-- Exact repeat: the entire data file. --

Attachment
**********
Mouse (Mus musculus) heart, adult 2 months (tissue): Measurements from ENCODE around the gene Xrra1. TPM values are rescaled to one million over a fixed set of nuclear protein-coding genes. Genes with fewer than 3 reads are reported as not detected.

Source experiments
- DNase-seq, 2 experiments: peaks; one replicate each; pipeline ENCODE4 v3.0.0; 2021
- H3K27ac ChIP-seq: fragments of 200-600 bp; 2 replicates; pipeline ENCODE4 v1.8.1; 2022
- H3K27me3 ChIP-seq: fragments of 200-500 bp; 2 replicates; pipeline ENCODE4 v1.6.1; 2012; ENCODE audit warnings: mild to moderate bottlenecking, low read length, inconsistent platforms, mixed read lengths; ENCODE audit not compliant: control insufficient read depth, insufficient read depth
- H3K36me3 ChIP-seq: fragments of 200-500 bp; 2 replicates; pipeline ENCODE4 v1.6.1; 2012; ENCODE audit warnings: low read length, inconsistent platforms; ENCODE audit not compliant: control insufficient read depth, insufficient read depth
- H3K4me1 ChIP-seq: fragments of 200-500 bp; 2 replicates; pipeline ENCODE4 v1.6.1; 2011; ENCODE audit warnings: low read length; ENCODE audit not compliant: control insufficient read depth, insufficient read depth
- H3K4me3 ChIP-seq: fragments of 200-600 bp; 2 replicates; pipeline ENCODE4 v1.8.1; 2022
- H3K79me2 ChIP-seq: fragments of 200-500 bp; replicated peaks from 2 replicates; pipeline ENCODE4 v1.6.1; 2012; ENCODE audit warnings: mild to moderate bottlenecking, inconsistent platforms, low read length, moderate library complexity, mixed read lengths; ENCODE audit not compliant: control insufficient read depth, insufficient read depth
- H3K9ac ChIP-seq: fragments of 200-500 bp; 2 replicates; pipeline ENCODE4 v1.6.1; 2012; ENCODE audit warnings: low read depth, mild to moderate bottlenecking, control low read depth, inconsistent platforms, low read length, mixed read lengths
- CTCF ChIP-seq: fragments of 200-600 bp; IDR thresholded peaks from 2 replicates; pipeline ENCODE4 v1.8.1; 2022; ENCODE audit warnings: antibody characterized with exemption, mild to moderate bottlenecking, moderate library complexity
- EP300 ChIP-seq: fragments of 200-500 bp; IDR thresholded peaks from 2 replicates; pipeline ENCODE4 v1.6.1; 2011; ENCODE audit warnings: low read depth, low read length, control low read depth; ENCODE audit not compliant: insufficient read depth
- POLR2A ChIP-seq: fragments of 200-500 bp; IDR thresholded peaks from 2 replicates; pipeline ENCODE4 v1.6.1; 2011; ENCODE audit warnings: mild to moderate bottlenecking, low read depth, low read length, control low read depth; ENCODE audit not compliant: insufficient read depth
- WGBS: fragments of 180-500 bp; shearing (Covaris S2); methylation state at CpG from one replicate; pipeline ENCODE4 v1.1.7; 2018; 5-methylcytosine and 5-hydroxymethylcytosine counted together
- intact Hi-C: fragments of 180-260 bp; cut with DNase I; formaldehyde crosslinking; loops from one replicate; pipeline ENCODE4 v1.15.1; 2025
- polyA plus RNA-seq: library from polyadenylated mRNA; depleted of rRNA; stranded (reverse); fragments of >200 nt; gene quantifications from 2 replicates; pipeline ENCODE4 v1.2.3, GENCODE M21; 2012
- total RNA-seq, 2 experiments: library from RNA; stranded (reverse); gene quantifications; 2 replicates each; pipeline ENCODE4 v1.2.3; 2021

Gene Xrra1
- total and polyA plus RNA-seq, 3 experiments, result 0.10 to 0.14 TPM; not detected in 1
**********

Mouse (Mus musculus) heart, adult 2 months (tissue): Measurements from ENCODE around the gene Xrra1. TPM values are rescaled to one million over a fixed set of nuclear protein-coding genes. Genes with fewer than 3 reads are reported as not detected.

Source experiments
- DNase-seq, 2 experiments: peaks; one replicate each; pipeline ENCODE4 v3.0.0; 2021
- H3K27ac ChIP-seq: fragments of 200-600 bp; 2 replicates; pipeline ENCODE4 v1.8.1; 2022
- H3K27me3 ChIP-seq: fragments of 200-500 bp; 2 replicates; pipeline ENCODE4 v1.6.1; 2012; ENCODE audit warnings: mild to moderate bottlenecking, low read length, inconsistent platforms, mixed read lengths; ENCODE audit not compliant: control insufficient read depth, insufficient read depth
- H3K36me3 ChIP-seq: fragments of 200-500 bp; 2 replicates; pipeline ENCODE4 v1.6.1; 2012; ENCODE audit warnings: low read length, inconsistent platforms; ENCODE audit not compliant: control insufficient read depth, insufficient read depth
- H3K4me1 ChIP-seq: fragments of 200-500 bp; 2 replicates; pipeline ENCODE4 v1.6.1; 2011; ENCODE audit warnings: low read length; ENCODE audit not compliant: control insufficient read depth, insufficient read depth
- H3K4me3 ChIP-seq: fragments of 200-600 bp; 2 replicates; pipeline ENCODE4 v1.8.1; 2022
- H3K79me2 ChIP-seq: fragments of 200-500 bp; replicated peaks from 2 replicates; pipeline ENCODE4 v1.6.1; 2012; ENCODE audit warnings: mild to moderate bottlenecking, inconsistent platforms, low read length, moderate library complexity, mixed read lengths; ENCODE audit not compliant: control insufficient read depth, insufficient read depth
- H3K9ac ChIP-seq: fragments of 200-500 bp; 2 replicates; pipeline ENCODE4 v1.6.1; 2012; ENCODE audit warnings: low read depth, mild to moderate bottlenecking, control low read depth, inconsistent platforms, low read length, mixed read lengths
- CTCF ChIP-seq: fragments of 200-600 bp; IDR thresholded peaks from 2 replicates; pipeline ENCODE4 v1.8.1; 2022; ENCODE audit warnings: antibody characterized with exemption, mild to moderate bottlenecking, moderate library complexity
- EP300 ChIP-seq: fragments of 200-500 bp; IDR thresholded peaks from 2 replicates; pipeline ENCODE4 v1.6.1; 2011; ENCODE audit warnings: low read depth, low read length, control low read depth; ENCODE audit not compliant: insufficient read depth
- POLR2A ChIP-seq: fragments of 200-500 bp; IDR thresholded peaks from 2 replicates; pipeline ENCODE4 v1.6.1; 2011; ENCODE audit warnings: mild to moderate bottlenecking, low read depth, low read length, control low read depth; ENCODE audit not compliant: insufficient read depth
- WGBS: fragments of 180-500 bp; shearing (Covaris S2); methylation state at CpG from one replicate; pipeline ENCODE4 v1.1.7; 2018; 5-methylcytosine and 5-hydroxymethylcytosine counted together
- intact Hi-C: fragments of 180-260 bp; cut with DNase I; formaldehyde crosslinking; loops from one replicate; pipeline ENCODE4 v1.15.1; 2025
- polyA plus RNA-seq: library from polyadenylated mRNA; depleted of rRNA; stranded (reverse); fragments of >200 nt; gene quantifications from 2 replicates; pipeline ENCODE4 v1.2.3, GENCODE M21; 2012
- total RNA-seq, 2 experiments: library from RNA; stranded (reverse); gene quantifications; 2 replicates each; pipeline ENCODE4 v1.2.3; 2021

Gene Xrra1
- total and polyA plus RNA-seq, 3 experiments, result 0.10 to 0.14 TPM; not detected in 1